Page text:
[0074] The data for the R-407c refrigerant (FIGS. 28 and 29), which is a zeotropic mixture, indicates that the condensation heat transfer performance of the New Design is approximately 35% improved over the Turbo-A® design. Further, the New Design provides increased performance (by approximately 15%) over the standard Cross-Cut design, which is currently regarded as the leading performer in condensation performance among widely commercialized tubes. In terms of pressure drop performance, the New Design performs as well as the Turbo-A® design and approximately 10% lower than the standard Cross-Cut design. The pressure drop is a very important design parameter in heat exchanger design. With the current technology in heat exchangers, a 5% decrease in pressure drop can sometimes provide as much benefit as a 10% increase in heat transfer performance.

[0075] The new design makes use of an interesting phenomenon in two-phase heat transfer. In a tube embodiment of the present invention, where a fluid is condensing on the inside of the tube, the pressure drop is mainly regulated by the liquid-vapor interface. The heat transfer is controlled by the liquid-solid interface. The intermediate fins affect the liquid layer, thereby increasing the heat transfer, but do not impact the pressure drop. The relationship between the heat transfer and pressure drop is captured by the efficiency factor.

[0076] With use of the R-22 refrigerant (FIGS. 26 and 27), the New Design X outperformed the Turbo-A® and Cross-Cut designs with respect to heat transfer by nearly the same percentages as the New Design did in the R-407c tests. The inventor has no reason to believe that similar performance improvement will not be obtained using other refrigerants such as R-410(a) or R-134(a), and other similar fluids.

[0077] FIGS. 30 and 31 compare the efficiency factors of the Cross-Cut design with the efficiency factors of the New Design (FIG. 30) and the New Design X (FIG. 31). The efficiency factor is a good indicator of the actual performance benefits associated with a tube inner surface because it reflects both the benefit of additional heat transfer and the drawback of additional pressure drop. In general, the efficiency factor of a tube is defined as the increase in heat transfer of that tube over a standard tube (in this case, the Turbo-A®) divided by the increase in pressure drop of that tube over the standard tube. The efficiency factors plotted in FIGS. 30 and 31 for the Cross-Cut were calculated as follows: 1(Heat Transfer of Cross-Cut/Heat Transfer of Turbo-A®)(Pressure Drop of Cross-Cut/Pressure Drop of Turbo-)embedded image

[0078] The efficiency factors of the New Design and the New Design X, plotted in FIGS. 30 and 31, respectively, were similarly calculated.

[0079] As can be seen in FIGS. 30 and 31, the efficiency factors for the New Design and the New Design X are all (with the exception of one) above “1”, which indicates that the efficiency of both of these new designs is better than that of the standard Turbo-A® by as much as 40% in R-22 condensation (FIG. 31) and by up to 35% in R-407c condensation (FIG. 30). Moreover, by comparing the efficiency factors of the Cross-Cut (FIGS. 30 and 31) plotted against the New Design (FIG. 30) and New Design X (FIG. 31), it is apparent that the efficiencies of the new designs are consistently better than the Cross-Cut tube by 20% in R-22 condensation (FIG. 31) and 10% in R-407c condensation (FIG. 30).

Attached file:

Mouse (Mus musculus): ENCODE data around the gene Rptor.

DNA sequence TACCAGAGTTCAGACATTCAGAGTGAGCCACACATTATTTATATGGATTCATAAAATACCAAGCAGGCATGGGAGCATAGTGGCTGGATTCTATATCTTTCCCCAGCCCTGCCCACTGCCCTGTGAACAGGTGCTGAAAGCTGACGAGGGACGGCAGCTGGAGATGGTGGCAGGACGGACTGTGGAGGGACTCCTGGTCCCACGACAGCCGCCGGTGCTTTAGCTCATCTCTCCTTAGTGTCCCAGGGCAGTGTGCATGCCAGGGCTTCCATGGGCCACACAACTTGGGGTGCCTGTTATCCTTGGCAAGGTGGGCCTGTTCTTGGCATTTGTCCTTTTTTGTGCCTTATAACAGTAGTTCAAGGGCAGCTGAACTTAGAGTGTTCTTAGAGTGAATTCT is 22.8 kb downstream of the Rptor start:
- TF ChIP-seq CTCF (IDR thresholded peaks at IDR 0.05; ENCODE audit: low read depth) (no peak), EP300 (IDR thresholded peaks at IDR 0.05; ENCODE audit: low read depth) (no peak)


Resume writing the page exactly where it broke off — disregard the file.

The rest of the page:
[0080] Additionally, tests also demonstrate that tubes having inner surfaces similar to those shown in FIGS. 13 and 15 also outperform Turbo-A® tubes. The results of such tests are shown in FIGS. 32 and 33, wherein a tube having an inner surface in accordance with FIG. 13 is designated “New Design 2” and a tube having an inner surface in accordance with FIG. 15 is designated “New Design 3.” FIGS. 32 and 33 reflect data obtained using R-22 refrigerant under the same condensation testing conditions described above.

[0081] FIGS. 32 and 33 show heat transfer performance and pressure drop, respectively. The data, as reflected in FIGS. 32 and 33, indicates that the condensation heat transfer performance of the New Design 2 and New Design 3 is approximately 80% and 40% improved, respectively, over the Turbo-A® design. Further, while the pressure drop for the New Design 2 increased over Turbo-A®, the New Design 3 exhibited pressure drop comparable to Turbo-A®. This data suggests that significant heat transfer benefits can be realized by incorporating the New Design 3 into existing systems to replace Turbo-A® tubes. In addition, by preventing the pattern from forming on a portion of the tube (i.e., in the channels 50), the amount of material in a unit length of tube is reduced. This results in significant cost savings to customers.

[0082] Moreover, the New Design 2 may be particularly beneficial incorporated into redesigned systems. This is particularly significant in light of recent measures to increase efficiencies of air-conditioning equipment. By using the New Design 2 surface, one can attain increased performance in the same size of equipment or reduce the size of equipment. Thus, it would be possible to reduce or eliminate expensive redesign efforts. In addition, by reducing the size of the system, one also reduces the amount of other components, like metal for the base, aluminum for the fins and tubing lines, that can result in considerable savings to the customer.

[0083] Thus it is seen that a tube providing intermediate fins represents a significant improvement over cross-cut and single helical ridge designs. This new design thus advances the state of the art. It will be understood by those of ordinary skill in the art that various modifications may be made to the preferred embodiments within the spirit and scope of the invention as defined by the appended claims.